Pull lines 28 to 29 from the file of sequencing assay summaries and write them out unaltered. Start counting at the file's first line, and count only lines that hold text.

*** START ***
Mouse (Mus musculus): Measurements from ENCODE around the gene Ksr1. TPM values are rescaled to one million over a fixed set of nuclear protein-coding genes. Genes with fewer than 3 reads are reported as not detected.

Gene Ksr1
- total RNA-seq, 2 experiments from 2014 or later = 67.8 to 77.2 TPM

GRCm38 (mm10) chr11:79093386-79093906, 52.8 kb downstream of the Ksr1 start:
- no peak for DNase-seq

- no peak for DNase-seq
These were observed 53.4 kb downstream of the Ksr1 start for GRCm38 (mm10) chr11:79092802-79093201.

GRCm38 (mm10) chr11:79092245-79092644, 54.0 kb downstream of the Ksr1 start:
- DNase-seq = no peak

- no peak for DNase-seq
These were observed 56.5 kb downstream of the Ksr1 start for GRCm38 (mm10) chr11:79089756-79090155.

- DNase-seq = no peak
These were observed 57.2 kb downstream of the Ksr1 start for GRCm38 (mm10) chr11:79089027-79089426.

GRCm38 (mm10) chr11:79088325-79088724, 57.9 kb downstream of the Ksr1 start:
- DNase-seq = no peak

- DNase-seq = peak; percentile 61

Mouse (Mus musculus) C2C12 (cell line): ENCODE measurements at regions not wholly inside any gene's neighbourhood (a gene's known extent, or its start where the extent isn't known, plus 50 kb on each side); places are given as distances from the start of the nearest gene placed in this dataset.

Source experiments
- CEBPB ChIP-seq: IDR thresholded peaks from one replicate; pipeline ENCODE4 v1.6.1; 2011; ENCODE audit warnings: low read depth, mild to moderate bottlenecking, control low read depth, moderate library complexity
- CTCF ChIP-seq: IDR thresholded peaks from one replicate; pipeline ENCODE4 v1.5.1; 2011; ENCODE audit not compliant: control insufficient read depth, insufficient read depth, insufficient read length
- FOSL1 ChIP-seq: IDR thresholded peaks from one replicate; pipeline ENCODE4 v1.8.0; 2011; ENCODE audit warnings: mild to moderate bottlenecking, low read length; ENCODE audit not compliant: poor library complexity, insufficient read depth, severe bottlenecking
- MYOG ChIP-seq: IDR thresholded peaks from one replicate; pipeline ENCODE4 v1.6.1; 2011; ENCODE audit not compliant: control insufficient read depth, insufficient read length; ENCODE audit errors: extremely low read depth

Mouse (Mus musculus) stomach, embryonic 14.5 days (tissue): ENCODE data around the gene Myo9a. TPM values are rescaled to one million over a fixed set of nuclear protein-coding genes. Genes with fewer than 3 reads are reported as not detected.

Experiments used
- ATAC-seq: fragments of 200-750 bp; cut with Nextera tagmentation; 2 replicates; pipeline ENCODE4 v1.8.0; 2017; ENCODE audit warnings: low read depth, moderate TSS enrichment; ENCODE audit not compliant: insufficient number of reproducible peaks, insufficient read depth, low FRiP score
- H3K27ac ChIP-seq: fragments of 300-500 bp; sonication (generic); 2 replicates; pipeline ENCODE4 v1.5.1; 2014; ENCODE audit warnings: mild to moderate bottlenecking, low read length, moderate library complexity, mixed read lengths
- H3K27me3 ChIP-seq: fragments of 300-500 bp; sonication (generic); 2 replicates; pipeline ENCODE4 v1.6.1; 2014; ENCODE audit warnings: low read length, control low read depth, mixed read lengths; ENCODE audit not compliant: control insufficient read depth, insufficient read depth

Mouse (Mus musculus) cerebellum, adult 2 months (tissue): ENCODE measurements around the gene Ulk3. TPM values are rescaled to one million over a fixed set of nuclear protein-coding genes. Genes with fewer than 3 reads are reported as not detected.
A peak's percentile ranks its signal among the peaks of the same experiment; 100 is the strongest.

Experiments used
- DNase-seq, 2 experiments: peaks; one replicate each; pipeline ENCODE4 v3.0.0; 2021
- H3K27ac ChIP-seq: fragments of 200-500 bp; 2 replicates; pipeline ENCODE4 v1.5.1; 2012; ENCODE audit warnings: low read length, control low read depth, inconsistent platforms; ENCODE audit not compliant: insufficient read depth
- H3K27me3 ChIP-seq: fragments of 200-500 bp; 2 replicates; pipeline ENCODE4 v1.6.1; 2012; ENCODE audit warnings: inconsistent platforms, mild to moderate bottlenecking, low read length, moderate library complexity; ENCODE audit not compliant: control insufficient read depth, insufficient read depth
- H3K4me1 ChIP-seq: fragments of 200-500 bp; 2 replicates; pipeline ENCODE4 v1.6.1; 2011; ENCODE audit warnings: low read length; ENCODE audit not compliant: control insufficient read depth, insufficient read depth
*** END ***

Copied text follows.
Mouse (Mus musculus) cerebellum, adult 2 months (tissue): ENCODE measurements around the gene Ulk3. TPM values are rescaled to one million over a fixed set of nuclear protein-coding genes. Genes with fewer than 3 reads are reported as not detected.
A peak's percentile ranks its signal among the peaks of the same experiment; 100 is the strongest.